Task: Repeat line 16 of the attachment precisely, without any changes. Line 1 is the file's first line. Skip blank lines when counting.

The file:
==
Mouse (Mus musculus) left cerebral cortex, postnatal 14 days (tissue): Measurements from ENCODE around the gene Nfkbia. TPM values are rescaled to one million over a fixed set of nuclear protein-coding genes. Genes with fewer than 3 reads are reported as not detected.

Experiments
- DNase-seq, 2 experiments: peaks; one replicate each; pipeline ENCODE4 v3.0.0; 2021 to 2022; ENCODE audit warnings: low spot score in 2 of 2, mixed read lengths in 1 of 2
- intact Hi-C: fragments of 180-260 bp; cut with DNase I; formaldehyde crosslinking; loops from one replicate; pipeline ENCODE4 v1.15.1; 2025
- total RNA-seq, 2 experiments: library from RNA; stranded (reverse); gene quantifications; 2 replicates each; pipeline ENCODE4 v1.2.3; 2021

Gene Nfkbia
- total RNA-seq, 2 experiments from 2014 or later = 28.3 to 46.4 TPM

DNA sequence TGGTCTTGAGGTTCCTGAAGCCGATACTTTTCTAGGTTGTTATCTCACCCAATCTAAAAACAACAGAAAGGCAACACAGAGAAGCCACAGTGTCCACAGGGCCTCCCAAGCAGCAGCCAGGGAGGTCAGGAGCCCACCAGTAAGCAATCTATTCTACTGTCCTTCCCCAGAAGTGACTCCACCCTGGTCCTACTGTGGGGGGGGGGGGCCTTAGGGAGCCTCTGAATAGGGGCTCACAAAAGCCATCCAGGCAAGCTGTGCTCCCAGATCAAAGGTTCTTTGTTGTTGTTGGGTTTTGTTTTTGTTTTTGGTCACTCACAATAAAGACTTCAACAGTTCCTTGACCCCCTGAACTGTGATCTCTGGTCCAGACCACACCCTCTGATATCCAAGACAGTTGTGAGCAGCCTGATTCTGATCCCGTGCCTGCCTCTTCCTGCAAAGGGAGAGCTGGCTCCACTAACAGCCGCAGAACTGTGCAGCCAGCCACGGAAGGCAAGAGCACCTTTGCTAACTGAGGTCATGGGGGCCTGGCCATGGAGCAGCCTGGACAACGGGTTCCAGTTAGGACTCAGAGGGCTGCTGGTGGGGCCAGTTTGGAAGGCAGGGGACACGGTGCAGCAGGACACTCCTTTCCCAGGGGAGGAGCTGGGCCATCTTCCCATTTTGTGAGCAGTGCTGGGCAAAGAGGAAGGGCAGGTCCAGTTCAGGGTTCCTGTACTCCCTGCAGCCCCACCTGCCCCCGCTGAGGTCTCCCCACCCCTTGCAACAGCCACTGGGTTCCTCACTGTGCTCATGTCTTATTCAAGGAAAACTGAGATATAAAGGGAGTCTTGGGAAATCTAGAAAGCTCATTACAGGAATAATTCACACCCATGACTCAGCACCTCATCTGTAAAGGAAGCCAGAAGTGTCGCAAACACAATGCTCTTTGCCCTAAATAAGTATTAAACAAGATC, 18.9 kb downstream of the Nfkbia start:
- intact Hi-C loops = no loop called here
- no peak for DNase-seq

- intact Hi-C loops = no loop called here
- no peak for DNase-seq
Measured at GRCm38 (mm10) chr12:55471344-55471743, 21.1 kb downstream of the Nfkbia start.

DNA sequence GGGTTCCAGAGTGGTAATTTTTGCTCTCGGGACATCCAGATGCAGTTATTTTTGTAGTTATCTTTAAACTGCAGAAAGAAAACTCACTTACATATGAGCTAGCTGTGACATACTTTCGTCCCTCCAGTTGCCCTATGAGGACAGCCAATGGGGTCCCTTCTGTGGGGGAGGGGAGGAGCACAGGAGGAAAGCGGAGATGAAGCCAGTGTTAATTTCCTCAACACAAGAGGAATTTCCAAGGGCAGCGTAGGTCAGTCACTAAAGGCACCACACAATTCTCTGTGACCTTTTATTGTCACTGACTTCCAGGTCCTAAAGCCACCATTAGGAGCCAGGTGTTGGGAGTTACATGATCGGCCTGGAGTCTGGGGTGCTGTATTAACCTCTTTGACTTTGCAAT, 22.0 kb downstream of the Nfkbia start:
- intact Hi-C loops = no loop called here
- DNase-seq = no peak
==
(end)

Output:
- DNase-seq = no peak